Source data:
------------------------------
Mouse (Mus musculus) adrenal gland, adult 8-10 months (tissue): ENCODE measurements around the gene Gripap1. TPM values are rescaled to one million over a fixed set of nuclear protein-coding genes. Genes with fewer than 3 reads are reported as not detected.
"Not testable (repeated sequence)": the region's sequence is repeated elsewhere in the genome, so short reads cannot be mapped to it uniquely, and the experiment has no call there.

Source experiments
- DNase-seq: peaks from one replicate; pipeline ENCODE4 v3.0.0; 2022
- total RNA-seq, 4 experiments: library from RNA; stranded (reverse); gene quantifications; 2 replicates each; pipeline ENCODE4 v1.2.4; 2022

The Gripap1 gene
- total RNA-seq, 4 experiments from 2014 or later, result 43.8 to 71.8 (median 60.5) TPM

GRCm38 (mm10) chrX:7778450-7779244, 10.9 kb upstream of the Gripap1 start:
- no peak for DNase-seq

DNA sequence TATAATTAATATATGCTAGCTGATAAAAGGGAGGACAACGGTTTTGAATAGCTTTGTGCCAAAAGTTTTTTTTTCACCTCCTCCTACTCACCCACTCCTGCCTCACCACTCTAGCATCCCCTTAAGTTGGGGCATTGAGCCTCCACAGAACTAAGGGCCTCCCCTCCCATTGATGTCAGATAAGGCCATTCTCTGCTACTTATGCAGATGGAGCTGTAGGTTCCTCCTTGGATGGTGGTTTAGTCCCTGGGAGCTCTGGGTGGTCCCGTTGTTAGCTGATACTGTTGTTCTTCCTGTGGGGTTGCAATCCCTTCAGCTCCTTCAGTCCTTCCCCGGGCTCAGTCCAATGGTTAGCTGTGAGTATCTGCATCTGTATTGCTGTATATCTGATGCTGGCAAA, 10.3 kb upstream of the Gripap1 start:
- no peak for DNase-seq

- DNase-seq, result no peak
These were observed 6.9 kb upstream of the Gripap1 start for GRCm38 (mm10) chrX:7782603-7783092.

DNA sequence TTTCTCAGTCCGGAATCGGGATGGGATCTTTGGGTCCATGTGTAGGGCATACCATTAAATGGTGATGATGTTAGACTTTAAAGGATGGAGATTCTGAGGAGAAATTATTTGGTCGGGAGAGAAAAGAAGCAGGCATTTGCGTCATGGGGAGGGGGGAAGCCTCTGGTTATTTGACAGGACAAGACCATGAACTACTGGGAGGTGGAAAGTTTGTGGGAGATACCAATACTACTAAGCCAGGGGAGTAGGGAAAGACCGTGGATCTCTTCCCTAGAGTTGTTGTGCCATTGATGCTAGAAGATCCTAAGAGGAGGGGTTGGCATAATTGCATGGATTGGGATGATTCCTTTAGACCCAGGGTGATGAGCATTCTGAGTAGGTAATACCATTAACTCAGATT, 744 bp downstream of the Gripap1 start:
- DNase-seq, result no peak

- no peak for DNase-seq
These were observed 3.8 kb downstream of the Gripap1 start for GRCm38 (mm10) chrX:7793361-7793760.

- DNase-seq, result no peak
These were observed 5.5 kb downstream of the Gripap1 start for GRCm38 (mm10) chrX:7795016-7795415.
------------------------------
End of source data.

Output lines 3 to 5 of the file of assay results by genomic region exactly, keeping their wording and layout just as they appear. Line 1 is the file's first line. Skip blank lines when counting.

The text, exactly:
Source experiments
- DNase-seq: peaks from one replicate; pipeline ENCODE4 v3.0.0; 2022
- total RNA-seq, 4 experiments: library from RNA; stranded (reverse); gene quantifications; 2 replicates each; pipeline ENCODE4 v1.2.4; 2022